Kuban girls have been attending Harish’s classes for six years now, and today they cannot imagine their life without Indian dance. Tatiana, a professor at the Kuban State University of Agriculture, prefers a classical north Indian dance style called “Kathak”. Nastya, an accountant, has not lost her enthusiasm for dancing despite being married and having given birth. Olesya studies both Russian and popular Indian choreography.

Being exposed to Indian culture has gradually changed these girls’ lives: They all became vegetarians and have learned to see things more positively.
“All the aggression and rage built up within us oozed out like sweat through our pores. Now my real life really begins after work, in the dance room, where I can relax and get some peace of mind,” says Marina.

The girls say Harish was the first Indian they had ever seen. Their new teacher, although young and handsome, was very strict and disliked unwarranted technicalities.
Only after six years of study did Harish allow his students to perform Indian folk dances in public. He had decided that their training was still inadequate for a classical dance program.
Today, thanks to Harish’s dance school, dozens of Krasnodar residents got a glimpse of Indian culture by creating their own pseudo-Indian dance diaspora.

Buoyed by an increased interest in Indian dancing, ethnic shops selling various Indian goods popped up all over Kuban. The funny thing is that their owners are not only Indians, but also Russian businessmen enraptured by Oriental culture.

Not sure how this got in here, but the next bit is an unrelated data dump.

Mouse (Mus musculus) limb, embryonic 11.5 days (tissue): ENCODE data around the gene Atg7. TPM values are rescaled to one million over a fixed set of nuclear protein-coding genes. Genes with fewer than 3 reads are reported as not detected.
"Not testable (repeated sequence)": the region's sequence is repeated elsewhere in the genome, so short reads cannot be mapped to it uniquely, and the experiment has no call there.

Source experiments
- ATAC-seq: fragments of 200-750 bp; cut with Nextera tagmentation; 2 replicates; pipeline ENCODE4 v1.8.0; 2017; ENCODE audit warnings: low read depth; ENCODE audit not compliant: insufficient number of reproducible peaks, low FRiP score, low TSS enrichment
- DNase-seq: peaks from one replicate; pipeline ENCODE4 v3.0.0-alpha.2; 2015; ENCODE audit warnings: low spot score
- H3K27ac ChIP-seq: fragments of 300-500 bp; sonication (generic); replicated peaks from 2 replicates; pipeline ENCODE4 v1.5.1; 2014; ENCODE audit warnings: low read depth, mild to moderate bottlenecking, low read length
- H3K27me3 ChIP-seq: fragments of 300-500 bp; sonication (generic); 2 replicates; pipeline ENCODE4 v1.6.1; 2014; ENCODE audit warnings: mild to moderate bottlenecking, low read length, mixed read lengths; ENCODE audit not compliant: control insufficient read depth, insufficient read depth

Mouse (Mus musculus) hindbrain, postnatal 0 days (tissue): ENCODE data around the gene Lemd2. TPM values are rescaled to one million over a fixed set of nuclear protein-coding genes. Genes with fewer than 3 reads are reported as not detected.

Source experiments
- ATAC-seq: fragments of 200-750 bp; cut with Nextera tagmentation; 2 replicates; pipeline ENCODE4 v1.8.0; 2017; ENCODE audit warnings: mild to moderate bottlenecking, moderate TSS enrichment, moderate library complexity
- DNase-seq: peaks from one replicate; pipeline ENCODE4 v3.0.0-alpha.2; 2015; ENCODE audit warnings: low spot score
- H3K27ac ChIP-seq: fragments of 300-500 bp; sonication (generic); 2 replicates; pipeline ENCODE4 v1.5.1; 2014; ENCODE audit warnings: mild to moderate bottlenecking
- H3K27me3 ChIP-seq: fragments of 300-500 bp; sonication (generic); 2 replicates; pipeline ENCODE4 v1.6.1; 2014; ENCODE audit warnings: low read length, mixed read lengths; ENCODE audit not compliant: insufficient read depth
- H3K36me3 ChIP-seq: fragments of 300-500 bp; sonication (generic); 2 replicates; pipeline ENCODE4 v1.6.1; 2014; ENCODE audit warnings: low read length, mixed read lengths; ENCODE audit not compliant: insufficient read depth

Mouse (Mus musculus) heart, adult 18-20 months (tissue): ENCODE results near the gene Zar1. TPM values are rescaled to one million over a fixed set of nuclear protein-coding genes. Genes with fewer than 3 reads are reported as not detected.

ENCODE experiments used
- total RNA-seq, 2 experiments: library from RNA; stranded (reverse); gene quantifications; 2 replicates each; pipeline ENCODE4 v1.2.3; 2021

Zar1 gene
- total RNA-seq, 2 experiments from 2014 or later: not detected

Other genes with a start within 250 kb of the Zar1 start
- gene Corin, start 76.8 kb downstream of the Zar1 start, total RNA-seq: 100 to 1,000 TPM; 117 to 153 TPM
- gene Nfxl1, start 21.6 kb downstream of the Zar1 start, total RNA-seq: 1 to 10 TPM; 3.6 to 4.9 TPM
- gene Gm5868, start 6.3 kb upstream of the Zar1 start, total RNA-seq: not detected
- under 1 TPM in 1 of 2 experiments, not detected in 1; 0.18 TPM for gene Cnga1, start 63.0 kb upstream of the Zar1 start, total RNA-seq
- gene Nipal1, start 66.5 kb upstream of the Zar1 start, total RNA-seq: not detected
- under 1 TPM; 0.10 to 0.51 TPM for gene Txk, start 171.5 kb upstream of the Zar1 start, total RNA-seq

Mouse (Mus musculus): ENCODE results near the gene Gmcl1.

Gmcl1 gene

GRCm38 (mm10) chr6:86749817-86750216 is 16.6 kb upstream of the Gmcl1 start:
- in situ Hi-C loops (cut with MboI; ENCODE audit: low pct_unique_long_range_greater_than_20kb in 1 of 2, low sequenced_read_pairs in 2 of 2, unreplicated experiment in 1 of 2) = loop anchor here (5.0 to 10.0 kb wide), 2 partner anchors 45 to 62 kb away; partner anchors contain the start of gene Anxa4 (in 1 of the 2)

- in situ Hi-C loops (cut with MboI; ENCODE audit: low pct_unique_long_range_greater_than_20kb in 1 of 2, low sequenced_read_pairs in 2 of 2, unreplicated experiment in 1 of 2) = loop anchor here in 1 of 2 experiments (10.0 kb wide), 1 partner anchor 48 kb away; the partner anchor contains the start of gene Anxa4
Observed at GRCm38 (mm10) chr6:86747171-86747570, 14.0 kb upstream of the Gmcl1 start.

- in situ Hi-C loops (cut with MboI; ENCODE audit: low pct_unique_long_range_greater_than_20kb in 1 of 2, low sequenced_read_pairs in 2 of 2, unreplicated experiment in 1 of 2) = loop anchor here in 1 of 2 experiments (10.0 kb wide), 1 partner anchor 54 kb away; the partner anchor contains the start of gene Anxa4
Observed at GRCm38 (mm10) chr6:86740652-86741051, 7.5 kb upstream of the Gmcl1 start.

“Six years ago we had to sew our stage costumes ourselves using my family photos as the base for our patterns and clothing designs. It took us eight months to tailor a handmade peacock costume for my solo performance,” recalls Harish.

If you want to buy an Indian national costume from one of the Krasnodar ethnic shops, however, be prepared to fork out the big bucks, since while you can find a Panjabi costume for $33, a sari will run you at least $166.

Indian jewelry is also in demand in Kuban, where plain silver bracelets are sold for no less than $80 and classic silver dome earrings for $33 (delivery not included). Various kinds of bracelets range from $25 to $70 and more.

“If Indian and Kuban women have something in common, it’s their love for jewelry and bright make-up,” says Harish.
His pupils, however, were quick to learn the art of Indian hairdressing, while putting on traditional Indian make-up takes them about 40 minutes. What upsets them most is the lack of Indian facial cosmetics. Harish believes that this market gap presents a good opportunity for businessmen from India, a place where cosmetics manufactures use herbs and natural oil as key ingredients in their products. The Russian market has witnessed a growing demand for natural Indian cosmetics, but today it is sold only by small Ayurvedic shops that are few and far between.

Today admirers of Indian culture living in Moscow, Saint-Petersburg, Vladivostok and Yekaterinburg put together their own clubs and associations. Having Indian consulates in these cities has provided a real boost for strengthening cultural and economic ties between the two countries. Southern Russia, however, is yet to see an Indian consulate in its neck of the woods, so it is up to Indian students at local universities to make up for this getting people involved in local people in Indian culture.

Harish is the winner of many Russian and Kuban student competitions in the national dance category. Photos provided by Movina Bagdasaryan and Harish Arunmozhidevan.